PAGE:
If you are experiencing problems downloading PDF or HTML fulltext, our helpdesk recommend clearing your browser cache and trying again. If you need help in clearing your cache, please click here . Still need help? Email help@ingentaconnect.com

The Sympathetic Imagination and the Human–Animal Bond: Fostering Empathy through Reading Imaginative Literature

The full text article is temporarily unavailable.

We apologise for the inconvenience. Please try again later.

Abstract:

This article is an exploration of human attitudes toward animals as depicted in literature, with special emphasis on enhancing the human–animal bond—a psychological and emotional link generated in the text when empathy develops among humans, animals, and readers. Imaginative literature, featuring both human and animal characters, conveys this bond to the reader through sympathetic imagination and becomes an effective vehicle through which to support both psychological shifts and cultural changes in the reader's perceptions. The psychological shifts produce greatly heightened empathy and a deepening of the human–animal bond in the individual reader; the cultural shifts result in the growth of a less anthropocentric sensibility toward animals in the larger society. In order to understand how these processes occur, a brief analysis of literary works appears in which these psychological dynamics arise: Anna Sewell's Black Beauty; Jack London's The Call of the Wild and White Fang; Arthur Vanderbilt's Golden Days: Memories of a Golden Retriever; Richard Adams' Watership Down; and William Kotzwinkle's Dr. Rat. The reader's emotional identification with literary characters leads, in turn, to his or her experience of sympathetic imagination—the extent to which we can think ourselves into the being of another—and achieves empathy, or simulation.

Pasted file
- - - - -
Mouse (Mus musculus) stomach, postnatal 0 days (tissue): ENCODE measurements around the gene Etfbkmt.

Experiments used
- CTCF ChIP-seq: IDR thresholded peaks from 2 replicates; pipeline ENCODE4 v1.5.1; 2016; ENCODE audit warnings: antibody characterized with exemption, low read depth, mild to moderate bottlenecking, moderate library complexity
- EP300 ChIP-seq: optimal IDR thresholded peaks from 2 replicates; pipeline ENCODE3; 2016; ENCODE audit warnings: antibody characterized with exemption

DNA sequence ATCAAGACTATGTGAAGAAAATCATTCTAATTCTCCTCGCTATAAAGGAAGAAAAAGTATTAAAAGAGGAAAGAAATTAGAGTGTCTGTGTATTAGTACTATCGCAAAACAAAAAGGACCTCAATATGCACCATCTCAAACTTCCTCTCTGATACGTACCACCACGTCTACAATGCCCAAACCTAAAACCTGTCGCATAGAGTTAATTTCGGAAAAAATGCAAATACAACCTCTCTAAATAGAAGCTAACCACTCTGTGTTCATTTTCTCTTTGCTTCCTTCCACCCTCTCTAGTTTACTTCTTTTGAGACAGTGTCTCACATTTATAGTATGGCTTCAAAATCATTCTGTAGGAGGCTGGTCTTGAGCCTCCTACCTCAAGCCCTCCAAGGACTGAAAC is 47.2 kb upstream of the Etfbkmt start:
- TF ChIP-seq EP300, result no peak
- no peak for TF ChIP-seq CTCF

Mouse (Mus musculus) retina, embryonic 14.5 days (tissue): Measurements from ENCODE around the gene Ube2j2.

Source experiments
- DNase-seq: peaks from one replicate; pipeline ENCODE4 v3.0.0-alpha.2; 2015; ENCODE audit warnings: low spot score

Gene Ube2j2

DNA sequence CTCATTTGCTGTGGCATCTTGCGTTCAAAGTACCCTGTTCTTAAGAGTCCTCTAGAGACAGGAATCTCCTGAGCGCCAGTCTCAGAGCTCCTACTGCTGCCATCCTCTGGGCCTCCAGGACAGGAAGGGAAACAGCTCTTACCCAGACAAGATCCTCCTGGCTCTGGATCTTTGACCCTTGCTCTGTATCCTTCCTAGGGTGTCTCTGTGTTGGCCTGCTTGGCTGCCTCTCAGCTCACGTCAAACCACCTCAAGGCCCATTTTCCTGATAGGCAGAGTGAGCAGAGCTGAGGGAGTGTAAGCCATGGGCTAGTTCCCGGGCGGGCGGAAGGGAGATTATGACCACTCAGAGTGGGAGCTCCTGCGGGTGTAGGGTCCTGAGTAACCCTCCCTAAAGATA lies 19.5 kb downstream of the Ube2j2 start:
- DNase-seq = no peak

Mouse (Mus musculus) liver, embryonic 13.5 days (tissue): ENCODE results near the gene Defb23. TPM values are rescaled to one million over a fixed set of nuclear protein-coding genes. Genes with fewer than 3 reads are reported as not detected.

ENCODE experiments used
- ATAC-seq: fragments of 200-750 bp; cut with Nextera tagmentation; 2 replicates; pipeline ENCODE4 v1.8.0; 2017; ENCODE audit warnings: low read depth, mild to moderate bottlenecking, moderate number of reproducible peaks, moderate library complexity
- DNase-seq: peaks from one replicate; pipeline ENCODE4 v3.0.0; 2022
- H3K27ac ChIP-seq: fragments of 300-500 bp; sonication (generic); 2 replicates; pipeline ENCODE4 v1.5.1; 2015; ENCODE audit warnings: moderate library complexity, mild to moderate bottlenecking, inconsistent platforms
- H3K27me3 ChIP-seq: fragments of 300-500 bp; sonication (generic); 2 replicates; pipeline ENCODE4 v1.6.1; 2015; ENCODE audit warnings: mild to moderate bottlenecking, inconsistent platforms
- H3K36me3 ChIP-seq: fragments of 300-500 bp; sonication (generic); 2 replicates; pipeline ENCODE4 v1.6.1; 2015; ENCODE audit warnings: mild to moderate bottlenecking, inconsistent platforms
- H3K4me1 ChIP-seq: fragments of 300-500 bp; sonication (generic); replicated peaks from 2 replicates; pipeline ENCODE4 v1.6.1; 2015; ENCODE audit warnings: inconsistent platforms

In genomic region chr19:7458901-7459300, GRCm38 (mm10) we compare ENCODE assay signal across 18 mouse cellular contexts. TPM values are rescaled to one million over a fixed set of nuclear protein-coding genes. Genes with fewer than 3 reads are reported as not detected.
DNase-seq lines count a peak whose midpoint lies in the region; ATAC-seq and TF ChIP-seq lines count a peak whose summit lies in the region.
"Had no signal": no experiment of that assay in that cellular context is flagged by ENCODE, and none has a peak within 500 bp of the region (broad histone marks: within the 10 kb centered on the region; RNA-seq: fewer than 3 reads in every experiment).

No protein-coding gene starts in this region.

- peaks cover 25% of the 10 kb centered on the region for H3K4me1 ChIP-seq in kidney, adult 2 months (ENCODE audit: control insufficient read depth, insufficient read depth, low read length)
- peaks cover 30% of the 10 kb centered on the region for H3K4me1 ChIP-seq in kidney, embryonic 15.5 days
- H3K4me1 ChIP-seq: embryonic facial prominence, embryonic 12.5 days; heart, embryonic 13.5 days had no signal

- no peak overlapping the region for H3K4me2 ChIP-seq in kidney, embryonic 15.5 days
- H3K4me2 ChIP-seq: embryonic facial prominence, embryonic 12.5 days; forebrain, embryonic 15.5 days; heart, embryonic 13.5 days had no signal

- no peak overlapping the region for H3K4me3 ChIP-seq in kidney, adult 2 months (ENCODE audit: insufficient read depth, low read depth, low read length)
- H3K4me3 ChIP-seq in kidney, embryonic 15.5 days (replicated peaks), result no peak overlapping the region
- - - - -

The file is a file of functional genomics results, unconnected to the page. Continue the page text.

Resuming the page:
Keywords: EMPATHY; HUMAN–ANIMAL BOND; IMAGINATIVE LITERATURE; READING; SYMPATHETIC IMAGINATION

Document Type: Commentary

DOI: http://dx.doi.org/10.2752/175303708X332026

Publication date: September 1, 2008

Related content

Share Content

Access Key

Free Content
Free content
New Content
New content
Open Access Content
Open access content
Subscribed Content
Subscribed content
Free Trial Content
Free trial content
Cookie Policy
X
Cookie Policy
ingentaconnect website makes use of cookies so as to keep track of data that you have filled in. I am Happy with this Find out more